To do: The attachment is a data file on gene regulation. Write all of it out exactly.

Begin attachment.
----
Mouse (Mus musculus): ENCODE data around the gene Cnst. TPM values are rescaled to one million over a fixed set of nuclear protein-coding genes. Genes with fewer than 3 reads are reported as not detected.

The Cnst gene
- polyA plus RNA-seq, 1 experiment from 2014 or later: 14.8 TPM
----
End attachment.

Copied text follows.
Mouse (Mus musculus): ENCODE data around the gene Cnst. TPM values are rescaled to one million over a fixed set of nuclear protein-coding genes. Genes with fewer than 3 reads are reported as not detected.

The Cnst gene
- polyA plus RNA-seq, 1 experiment from 2014 or later: 14.8 TPM